Sunday, January 11, 2009

What kind of Camera did you use?

Well I am sure many of you get the same questions I do, "What kind of camera did you take that picture with?" I know this has been debated on the net since the beginning of the net but I just had to revisit it. There are many views that the camera does not matter, it is the photographer and their vision. The other side of this debate is that the camera does matter as it influences the outcome and many would say in very fundamental ways. More so today this is true than in the days of film when only the lens and the film really mattered.

I am firmly in the camp that the camera is a distant second in making the image. Sure the right camera can make getting the image easier and less work on the photographer but it still takes the person controlling it to make it come together. Even in the days of film and darkrooms the print was always manipulated in ways to achieve the photographers vision and so the work only just starts in the camera. Just because it is digital nothing has changed, images always need
work out of the camera to achieve the desired look. If you are really in doubt I would suggest reading Ansel Adam's book's "The Print" and "The Negative" where he goes through the zone method he used to create his famous images and all the manipulations it took to create the final image.

I thought it illustrative to show the image that inspired this post. The first pictur
e is a scene from the pacific north west, lush green and showing new life coming from the old. The web is not capable of showing the full depth of color and range from this image that the print can. It still works to show the end point though.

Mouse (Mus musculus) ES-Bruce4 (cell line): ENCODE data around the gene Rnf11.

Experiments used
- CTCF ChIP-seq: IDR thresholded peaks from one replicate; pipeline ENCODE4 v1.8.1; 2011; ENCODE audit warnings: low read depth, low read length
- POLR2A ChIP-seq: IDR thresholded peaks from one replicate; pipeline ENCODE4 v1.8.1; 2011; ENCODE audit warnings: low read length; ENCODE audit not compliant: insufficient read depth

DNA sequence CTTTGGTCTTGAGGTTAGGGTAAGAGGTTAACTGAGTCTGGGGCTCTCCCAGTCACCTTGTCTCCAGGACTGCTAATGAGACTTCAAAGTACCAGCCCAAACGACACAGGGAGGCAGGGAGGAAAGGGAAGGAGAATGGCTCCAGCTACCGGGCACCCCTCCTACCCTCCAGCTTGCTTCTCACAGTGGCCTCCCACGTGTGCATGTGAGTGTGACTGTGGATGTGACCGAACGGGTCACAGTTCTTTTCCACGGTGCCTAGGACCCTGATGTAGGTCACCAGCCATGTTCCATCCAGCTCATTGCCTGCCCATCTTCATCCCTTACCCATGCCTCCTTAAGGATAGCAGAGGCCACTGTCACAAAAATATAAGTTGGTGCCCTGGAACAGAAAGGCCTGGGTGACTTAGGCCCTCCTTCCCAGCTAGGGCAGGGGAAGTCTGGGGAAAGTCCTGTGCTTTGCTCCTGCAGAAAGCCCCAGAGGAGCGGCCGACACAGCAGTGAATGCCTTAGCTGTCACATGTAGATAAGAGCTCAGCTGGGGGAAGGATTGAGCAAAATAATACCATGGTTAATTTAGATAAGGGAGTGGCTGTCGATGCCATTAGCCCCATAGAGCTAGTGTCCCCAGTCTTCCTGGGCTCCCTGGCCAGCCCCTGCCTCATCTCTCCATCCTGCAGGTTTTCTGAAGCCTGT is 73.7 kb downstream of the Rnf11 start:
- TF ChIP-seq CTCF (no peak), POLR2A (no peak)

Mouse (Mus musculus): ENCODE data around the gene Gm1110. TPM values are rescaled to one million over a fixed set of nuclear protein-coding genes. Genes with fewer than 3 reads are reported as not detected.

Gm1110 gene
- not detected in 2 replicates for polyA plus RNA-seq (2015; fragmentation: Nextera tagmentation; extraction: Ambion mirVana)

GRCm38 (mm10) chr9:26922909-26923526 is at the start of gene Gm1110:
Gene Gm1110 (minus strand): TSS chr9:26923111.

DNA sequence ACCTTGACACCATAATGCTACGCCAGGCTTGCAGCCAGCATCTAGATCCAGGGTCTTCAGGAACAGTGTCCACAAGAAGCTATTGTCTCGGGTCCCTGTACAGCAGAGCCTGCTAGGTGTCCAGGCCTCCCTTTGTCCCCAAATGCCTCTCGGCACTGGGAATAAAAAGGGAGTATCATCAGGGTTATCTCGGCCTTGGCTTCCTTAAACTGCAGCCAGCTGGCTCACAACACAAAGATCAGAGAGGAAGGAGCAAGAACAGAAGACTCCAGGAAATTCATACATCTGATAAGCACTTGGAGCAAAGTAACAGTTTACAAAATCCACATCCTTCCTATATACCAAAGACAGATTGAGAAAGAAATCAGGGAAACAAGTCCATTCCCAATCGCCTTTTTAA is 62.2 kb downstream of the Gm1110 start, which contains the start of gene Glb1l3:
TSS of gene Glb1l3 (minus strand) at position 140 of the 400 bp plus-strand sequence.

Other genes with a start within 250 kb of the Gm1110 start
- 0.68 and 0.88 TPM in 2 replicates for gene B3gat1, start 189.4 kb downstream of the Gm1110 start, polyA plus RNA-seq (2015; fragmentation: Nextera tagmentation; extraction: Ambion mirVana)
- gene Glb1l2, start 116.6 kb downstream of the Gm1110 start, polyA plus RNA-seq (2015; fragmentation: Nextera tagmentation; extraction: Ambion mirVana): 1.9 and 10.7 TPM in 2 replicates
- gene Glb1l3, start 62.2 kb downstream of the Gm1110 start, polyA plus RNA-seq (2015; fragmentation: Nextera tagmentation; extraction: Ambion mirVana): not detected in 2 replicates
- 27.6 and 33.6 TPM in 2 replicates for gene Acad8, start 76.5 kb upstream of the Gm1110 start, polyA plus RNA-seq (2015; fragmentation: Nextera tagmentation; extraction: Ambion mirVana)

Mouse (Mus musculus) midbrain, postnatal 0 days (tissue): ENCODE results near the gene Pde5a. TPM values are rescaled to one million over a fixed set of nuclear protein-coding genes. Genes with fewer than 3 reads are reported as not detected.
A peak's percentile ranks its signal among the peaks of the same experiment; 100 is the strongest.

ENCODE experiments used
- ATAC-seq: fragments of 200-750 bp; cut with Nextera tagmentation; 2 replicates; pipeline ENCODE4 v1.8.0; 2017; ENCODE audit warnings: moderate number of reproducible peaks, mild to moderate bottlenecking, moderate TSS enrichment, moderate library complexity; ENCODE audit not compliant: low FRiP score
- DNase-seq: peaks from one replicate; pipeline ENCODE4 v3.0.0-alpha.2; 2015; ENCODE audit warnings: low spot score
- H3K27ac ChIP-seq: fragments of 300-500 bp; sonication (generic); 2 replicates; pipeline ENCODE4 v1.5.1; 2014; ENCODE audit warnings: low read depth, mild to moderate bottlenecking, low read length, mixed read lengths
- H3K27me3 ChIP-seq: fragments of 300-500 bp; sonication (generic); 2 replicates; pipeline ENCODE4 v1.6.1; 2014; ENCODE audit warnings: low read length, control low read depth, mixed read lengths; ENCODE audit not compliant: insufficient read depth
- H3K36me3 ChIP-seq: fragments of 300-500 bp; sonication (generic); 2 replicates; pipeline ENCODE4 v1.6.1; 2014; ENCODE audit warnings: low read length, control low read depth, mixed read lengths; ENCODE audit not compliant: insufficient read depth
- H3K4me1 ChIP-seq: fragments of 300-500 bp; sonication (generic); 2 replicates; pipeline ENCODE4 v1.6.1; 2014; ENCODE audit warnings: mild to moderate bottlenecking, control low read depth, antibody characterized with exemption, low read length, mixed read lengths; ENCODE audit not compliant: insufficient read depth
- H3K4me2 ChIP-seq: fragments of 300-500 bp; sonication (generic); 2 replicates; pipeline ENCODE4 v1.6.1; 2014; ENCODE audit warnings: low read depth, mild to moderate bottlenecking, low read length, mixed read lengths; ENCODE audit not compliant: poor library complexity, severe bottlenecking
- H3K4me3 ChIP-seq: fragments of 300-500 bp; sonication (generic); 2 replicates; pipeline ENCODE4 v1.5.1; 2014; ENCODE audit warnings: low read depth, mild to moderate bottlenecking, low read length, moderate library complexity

The second image was the starting point. S
traight out of the camera converted in Adobe camera raw: dark and flat. The third with changes for color and tone but it still does not have the final openness and luminosity desired. Finally the last image was processed through a single image HDR work flow after the color and tone was set, opening the mid tones and creating the desired image which gives the same impression as being there that the camera did not capture.

1) Out of the Camera 2)Tone, color and shadows

A second example from a promotional photo shoot I just completed in my studio for an up coming theatrical play shows the sequence from in camera to variations on a theme. The second image shows the original concept with the cardboard box now made of wood (with a little digital help) the background is not so boring and some focus is on the actor. Finally some high pass layering more vignettes and grunging it up a whole lot. Lastly this is a variation without the other back ground changes to just grunge up the actor.

So which camera did you use? Does it really matter?

Alan Mitchell

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